Malmö and Bremen will compete to be Europe’s best fair-trade cities

  • 08 септември 2020, 18:30
  • Default profile Автор Kmeta.bg
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Who will receive the EU Cities for Fair and Ethical Trade Award for 2021? We do not know yet, but the European Commission’s DG for Trade has announced the list of five nominees with two Swedish cities, Malmö and Gothenburg, and three German ones - Bremen, Neumarkt and Stuttgart. They will have until 28 September to prepare their projects and present them to the official jury, which will determine the winner.


The Award was started in 2018 and reflects changing values regarding international trade


The cities which have been shortlisted to present their ideas to the committee are five in total, and all of them are from Sweden and Germany. Germany is represented by Bremen, Neumarkt and Stuttgart, which means that the Swedish municipalities will face some tough competition.


It seems that the Scandinavian cities are entering with some respectable credentials and considerable confidence. Each of the cities has a short presentation highlighting its advantages and strengths as to why it should be chosen as the winner.


Gothenburg, for example, is counting on its long history in supporting fair trade businesses. It was the location of the world’s first fair trade shop, opened back in 1969 and is also the seat of “Nudie Jeans”, one of the largest sustainable clothing brands in the world.


Additionally, the city has been ranked first in the Global Destination Sustainability Index for the last four years. Its authorities want to transition all trade to become fair trade as part of the UN Sustainability and Development Goals for 2030.


Likewise, Malmö is not to be outdone. It prides itself as the first city in Scandinavia to receive the Fairtrade City seal in 2006 and the first Swedish city to issue social bonds, starting from this year. It is also the most multi-cultural municipality in the country; home to 184 nationalities.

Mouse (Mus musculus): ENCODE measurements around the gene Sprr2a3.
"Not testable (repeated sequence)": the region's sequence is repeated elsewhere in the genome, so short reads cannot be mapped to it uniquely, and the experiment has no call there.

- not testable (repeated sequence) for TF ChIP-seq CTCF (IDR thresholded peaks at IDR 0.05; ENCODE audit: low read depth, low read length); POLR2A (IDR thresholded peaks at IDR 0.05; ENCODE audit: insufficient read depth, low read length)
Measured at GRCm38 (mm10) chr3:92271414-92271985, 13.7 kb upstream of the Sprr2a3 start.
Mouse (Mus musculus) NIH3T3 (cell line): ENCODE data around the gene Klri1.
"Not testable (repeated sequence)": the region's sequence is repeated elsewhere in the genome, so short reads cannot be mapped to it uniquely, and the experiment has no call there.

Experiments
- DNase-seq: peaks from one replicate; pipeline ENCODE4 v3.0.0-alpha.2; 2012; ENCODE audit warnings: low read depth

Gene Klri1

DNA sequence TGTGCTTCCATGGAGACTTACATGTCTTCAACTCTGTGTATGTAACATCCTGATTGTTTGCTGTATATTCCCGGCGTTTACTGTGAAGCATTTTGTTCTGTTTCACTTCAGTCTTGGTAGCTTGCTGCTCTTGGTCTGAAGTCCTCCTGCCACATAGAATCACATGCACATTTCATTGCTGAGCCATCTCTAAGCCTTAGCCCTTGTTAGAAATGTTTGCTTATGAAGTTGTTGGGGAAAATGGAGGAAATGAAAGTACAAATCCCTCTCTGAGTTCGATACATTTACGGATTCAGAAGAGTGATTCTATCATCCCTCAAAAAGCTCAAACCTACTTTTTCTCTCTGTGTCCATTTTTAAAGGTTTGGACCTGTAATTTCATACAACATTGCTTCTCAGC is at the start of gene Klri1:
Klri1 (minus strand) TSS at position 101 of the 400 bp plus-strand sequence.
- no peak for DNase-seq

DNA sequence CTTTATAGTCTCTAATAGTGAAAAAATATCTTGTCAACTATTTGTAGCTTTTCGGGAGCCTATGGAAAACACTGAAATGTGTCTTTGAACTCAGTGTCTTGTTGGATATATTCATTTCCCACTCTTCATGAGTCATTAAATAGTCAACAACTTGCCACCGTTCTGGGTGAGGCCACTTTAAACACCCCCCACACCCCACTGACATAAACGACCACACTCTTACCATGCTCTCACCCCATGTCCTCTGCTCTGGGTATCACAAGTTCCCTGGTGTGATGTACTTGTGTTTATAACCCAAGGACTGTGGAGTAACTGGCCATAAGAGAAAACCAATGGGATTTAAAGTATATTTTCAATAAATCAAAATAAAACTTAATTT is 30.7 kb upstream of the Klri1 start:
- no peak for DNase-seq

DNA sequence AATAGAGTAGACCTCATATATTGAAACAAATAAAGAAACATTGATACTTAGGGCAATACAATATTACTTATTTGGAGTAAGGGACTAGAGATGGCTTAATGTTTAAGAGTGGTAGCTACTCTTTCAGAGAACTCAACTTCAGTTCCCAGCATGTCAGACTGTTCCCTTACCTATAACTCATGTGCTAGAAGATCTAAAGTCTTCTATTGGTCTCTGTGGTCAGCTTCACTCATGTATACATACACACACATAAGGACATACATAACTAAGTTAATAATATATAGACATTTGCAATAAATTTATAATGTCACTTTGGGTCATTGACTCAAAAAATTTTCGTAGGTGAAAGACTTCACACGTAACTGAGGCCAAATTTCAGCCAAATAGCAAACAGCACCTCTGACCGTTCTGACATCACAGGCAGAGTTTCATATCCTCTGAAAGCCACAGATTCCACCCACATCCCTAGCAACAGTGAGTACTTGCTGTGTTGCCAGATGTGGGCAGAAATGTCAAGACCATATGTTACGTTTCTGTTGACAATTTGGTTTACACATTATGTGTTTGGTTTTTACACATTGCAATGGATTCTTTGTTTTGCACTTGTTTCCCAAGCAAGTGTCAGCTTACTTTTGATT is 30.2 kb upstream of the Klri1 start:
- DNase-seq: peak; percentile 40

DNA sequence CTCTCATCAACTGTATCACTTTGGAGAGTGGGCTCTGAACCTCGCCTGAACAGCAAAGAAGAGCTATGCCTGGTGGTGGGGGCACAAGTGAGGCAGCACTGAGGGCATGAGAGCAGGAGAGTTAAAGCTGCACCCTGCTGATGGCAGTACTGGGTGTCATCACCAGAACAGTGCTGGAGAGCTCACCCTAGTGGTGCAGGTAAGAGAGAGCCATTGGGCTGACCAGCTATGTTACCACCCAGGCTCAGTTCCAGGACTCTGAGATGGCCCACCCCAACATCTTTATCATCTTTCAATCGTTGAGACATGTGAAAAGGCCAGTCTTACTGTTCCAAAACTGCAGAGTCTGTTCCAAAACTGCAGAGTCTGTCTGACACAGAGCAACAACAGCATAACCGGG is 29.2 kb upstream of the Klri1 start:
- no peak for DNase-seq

One of the biggest achievements there has been the nearly total transition to ethical coffee consumption among its residents – something that was achieved in the span of 12 years, showing that societal behavioural change to responsible consumerism is possible.


The German representatives are counting on their own unique strengths to put them at the top.


Bremen even recalls the well-known tale of the Bremen town musicians, as an example of the spirit of co-operation and networking that has always defined the city.


Stuttgart is relying on its well-established business and trade connection globally, as well as on the fact that it was the site of the first trade fair shop opened in Germany in 1973.


Neumarkt, is the smallest among all the competitors, having only 40 000 inhabitants, yet it is a prime example of how smaller cities can also project influence on the national and global stages. The town is known for being home to a strong One World movement and last year it was awarded the status of Fair Trade Capital of Germany.



Source: TheMayor.EU